Wednesday, December 28, 2011

How 'bout some slavery with that gumbo?

Thanks and a shout-out to friend and colleague Rick Martin for his Facebook sharing of an article in by Peter Birkenhead about Why we still can't talk about slavery.

Participants in my Nevermore Book Club will laugh about this. Last summer I read, in sequence, The Help, Uncle Tom's Cabin, and Gone with the Wind. Apparently I talked about them. A lot. Now they try, as a bit of a parlor game, to work GWTW at least once into our weekly conversation about books. It's sort of the rubber chicken of the bookclub. Which to my mind is a better fate than it deserves. How the romance in this book overwhelms its, ahem, master narrative of racism is something I just don't understand.

Birkenhead notes GWTW's status as the most popular book in America, next to the Bible. With its publication, he says, the Lost Cause glorification of the antebellum South reached its apogee: "The culture of forgetting had become a national religion."

Then he immediately goes on to say that The Help (in its movie form) takes up where GWTW left off by being a tribute to "the unsung white heroes of black history" and by being "a gauzy rendering of the civil rights era as a triumph of the human spirit over mean people."

Sigh. Poor Kathryn Stockett. To have her noble effort at talking about racism dragged into the wake of a racist tract like GWTW. How does Birkenhead get it so wrong?

His article begins with a visit to an antebellum plantation in Louisiana and a nearby restaurant located in a building that might have housed slaves. The history of the places, as re-enacted by their present-day white denizens--shorn of any reference to slavery--is so upsettingly pristine and bowdlerized that Birkenhead swears off gumbo.

Birkenhead has discovered what he calls our national "black hole of memory." He very effectively recounts his palpable discomfort at the lily-white clientele and whitewashed memory of the restaurant. He asks the manager about whether the room used to house slaves, and gets a smiley-faced brushoff: "It's history, and that's all there is to it," the manager says; "it's not something we dwell on, or push out there for people to see." Well, yeah, I can see why you might not want to call your pulled pork barbecue sandwich the "Twenty Lashes Special."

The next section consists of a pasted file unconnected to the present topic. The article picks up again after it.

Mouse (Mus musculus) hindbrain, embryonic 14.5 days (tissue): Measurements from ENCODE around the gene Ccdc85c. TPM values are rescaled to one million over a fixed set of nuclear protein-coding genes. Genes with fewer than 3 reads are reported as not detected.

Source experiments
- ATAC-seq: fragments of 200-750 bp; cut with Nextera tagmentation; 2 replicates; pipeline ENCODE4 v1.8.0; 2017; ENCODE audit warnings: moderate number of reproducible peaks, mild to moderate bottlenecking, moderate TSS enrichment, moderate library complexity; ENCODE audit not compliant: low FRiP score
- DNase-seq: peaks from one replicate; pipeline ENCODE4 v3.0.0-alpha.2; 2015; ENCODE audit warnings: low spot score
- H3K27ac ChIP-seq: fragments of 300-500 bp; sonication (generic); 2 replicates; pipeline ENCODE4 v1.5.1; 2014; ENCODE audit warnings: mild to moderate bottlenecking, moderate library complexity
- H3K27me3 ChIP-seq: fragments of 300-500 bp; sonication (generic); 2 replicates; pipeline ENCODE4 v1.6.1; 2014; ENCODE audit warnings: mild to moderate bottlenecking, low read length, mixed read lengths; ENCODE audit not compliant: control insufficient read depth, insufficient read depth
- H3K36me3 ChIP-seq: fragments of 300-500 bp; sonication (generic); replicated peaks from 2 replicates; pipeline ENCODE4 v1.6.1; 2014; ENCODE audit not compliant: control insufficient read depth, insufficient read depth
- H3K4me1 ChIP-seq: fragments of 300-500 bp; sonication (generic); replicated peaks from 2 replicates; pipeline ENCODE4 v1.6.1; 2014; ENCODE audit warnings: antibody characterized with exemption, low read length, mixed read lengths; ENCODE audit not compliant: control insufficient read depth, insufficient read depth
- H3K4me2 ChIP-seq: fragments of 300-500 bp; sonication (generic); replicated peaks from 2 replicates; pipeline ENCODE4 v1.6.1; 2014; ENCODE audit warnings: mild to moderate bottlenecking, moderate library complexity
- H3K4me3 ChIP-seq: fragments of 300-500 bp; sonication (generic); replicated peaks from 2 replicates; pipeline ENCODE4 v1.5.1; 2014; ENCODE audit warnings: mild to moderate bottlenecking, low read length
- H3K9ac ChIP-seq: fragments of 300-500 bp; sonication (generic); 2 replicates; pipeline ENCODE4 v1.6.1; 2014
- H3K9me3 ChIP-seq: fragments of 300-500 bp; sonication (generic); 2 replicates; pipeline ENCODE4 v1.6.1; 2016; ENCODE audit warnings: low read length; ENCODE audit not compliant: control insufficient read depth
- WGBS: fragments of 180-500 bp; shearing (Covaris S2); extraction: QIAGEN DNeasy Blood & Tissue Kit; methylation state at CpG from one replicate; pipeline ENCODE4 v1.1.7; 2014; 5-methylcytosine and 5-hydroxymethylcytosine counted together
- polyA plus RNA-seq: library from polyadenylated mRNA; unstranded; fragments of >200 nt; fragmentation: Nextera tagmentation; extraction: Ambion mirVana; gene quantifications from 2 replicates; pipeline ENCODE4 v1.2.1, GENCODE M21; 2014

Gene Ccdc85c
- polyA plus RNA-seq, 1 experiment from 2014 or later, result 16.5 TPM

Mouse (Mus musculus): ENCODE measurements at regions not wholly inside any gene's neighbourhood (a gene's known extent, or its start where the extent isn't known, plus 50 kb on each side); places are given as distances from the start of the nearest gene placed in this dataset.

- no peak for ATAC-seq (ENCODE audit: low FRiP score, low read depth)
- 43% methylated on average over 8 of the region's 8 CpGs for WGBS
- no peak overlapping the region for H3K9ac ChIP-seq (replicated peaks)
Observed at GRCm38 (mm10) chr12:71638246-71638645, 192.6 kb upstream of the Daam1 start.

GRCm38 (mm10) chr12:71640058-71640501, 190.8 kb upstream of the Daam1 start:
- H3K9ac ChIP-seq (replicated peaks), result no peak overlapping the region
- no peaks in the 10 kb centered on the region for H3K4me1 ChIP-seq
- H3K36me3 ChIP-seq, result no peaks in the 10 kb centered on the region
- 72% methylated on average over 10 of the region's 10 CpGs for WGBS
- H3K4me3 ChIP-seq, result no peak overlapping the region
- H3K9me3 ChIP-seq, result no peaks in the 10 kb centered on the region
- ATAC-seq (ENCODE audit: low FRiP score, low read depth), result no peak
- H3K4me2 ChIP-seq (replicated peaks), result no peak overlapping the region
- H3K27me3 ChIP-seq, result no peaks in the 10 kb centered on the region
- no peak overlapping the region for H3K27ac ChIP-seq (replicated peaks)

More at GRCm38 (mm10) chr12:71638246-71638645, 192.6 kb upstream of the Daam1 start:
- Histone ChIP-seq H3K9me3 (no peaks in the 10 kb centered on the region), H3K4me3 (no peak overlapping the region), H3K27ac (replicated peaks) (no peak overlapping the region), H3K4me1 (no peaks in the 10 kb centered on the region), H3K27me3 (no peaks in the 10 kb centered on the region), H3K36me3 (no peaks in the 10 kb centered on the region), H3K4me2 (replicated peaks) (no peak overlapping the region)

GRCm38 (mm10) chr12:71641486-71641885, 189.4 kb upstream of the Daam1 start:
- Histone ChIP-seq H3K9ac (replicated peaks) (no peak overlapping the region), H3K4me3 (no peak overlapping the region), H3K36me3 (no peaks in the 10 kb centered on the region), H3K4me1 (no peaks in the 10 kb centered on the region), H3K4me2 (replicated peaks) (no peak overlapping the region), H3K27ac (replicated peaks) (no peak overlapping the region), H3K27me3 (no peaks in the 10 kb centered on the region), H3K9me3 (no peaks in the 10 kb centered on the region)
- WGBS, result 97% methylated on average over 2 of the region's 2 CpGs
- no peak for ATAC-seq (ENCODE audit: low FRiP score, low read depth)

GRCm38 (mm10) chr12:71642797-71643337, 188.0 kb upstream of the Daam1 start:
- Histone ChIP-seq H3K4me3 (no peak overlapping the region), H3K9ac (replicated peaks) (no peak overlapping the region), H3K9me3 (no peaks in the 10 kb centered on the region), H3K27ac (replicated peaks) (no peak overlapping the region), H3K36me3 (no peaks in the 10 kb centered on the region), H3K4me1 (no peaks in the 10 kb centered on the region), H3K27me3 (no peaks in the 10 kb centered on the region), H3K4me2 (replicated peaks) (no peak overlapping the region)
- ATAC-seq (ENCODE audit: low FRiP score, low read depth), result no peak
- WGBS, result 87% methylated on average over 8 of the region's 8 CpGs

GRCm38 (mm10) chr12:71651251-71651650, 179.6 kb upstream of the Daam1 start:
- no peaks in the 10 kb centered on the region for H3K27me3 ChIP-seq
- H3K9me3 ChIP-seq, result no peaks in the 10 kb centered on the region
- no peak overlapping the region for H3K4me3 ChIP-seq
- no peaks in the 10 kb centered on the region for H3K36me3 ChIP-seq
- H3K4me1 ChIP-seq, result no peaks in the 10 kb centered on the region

To Birkenhead, these places with their superficiality and muteness are symptomatic of a moral failing at the heart of our culture, a dishonesty about history, a false history invented by the South that has become "foundational" to the point that "it's a lie so big that no one will forcefully challenge it, a lie that's too big to fail."

The lie is, apparently, that the U.S. never was a slave society. "If America is a family, it's a family that has tacitly agreed to never speak again--not with much honesty, anyway--about the terrible things that went on in its divided house." Even though slavery has been taught and written about, he says, to the point that nothing compares as "an academic ink-guzzler," nonetheless "we don't feel the connection to it in our bones."

Okay, so if I get this straight, slavery has been taught and written about ... but we just weren't paying attention. We don't feel the connection in our bones. For that to happen, we have to take a Louisiana vacation so we can eat gumbo and suddenly realize "Damn, weren't there slaves in this room? Why didn't anybody tell me?"

Anyway, why go to Louisiana in the first place? To get a real sense of the true dimensions of the slavery issue, I'd recommend ... our nation's capital. Or doesn't Birkenhead know that slaves built the White House? And the Capitol? Hmm, don't have much of a travel budget? Stay at home and look at the U.S. Constitution. Ever wonder why Article I, section 2 mentions "three-fifths of all other persons"? What do they teach journalists in school these days?

Birkenhead, a self-avowed Yankee, comes across either as unconscionably ignorant or woefully naive about  "the big lie" in a way that says a lot about our national inability to have an honest conversation about slavery. Everything would be okay, we gather, if only the South had engaged in "a period of reflection" to "process memories." If only Lincoln had lived to see through "an authentic, family-like, postwar reconciliation." Lucky Lincoln--he only had to win a war and went on to a martyr's glory. It's hard to say what kind of reconciliation he would've led--when only a vanishing minority of white Americans wanted to include blacks in their civic family.

What Birkenhead seems unable to acknowledge, for some reason, is that the end of slavery didn't mean equal rights for blacks--because of the larger problem of white racism. He dances around it, but in his haste to blame vapid plantation re-enactors and Lost Cause villains, he can't seem to admit that you can't only blame them.

Might not an "L.A. writer," as tags him, ever have wondered about the persistence of racism in the United States? Surely there have been signs of it, some of them within recent memory, in Los Angeles. Why does he look for the truth about slavery only on a plantation tour? Why not look for it in his own front yard?

Because that's the honest conversation we should be having. It's about more than slavery. It's about racism--South and North. From sea to shining sea.